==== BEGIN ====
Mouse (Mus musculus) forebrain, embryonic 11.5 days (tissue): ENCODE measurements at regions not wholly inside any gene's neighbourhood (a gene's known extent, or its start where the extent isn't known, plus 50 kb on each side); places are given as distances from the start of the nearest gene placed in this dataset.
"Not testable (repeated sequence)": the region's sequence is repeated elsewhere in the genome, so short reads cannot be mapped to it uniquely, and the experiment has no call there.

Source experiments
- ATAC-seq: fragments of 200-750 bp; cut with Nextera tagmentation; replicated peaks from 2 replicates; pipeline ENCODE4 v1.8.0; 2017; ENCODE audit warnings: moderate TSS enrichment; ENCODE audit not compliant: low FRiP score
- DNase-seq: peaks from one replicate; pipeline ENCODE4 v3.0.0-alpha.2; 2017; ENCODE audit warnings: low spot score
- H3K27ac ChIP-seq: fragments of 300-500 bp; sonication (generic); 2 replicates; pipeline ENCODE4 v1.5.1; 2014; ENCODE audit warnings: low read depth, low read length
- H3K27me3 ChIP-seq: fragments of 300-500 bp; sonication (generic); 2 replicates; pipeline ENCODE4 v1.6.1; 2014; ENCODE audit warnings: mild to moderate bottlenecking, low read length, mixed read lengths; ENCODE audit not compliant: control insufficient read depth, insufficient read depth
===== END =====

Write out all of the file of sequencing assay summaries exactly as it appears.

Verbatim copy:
Mouse (Mus musculus) forebrain, embryonic 11.5 days (tissue): ENCODE measurements at regions not wholly inside any gene's neighbourhood (a gene's known extent, or its start where the extent isn't known, plus 50 kb on each side); places are given as distances from the start of the nearest gene placed in this dataset.
"Not testable (repeated sequence)": the region's sequence is repeated elsewhere in the genome, so short reads cannot be mapped to it uniquely, and the experiment has no call there.

Source experiments
- ATAC-seq: fragments of 200-750 bp; cut with Nextera tagmentation; replicated peaks from 2 replicates; pipeline ENCODE4 v1.8.0; 2017; ENCODE audit warnings: moderate TSS enrichment; ENCODE audit not compliant: low FRiP score
- DNase-seq: peaks from one replicate; pipeline ENCODE4 v3.0.0-alpha.2; 2017; ENCODE audit warnings: low spot score
- H3K27ac ChIP-seq: fragments of 300-500 bp; sonication (generic); 2 replicates; pipeline ENCODE4 v1.5.1; 2014; ENCODE audit warnings: low read depth, low read length
- H3K27me3 ChIP-seq: fragments of 300-500 bp; sonication (generic); 2 replicates; pipeline ENCODE4 v1.6.1; 2014; ENCODE audit warnings: mild to moderate bottlenecking, low read length, mixed read lengths; ENCODE audit not compliant: control insufficient read depth, insufficient read depth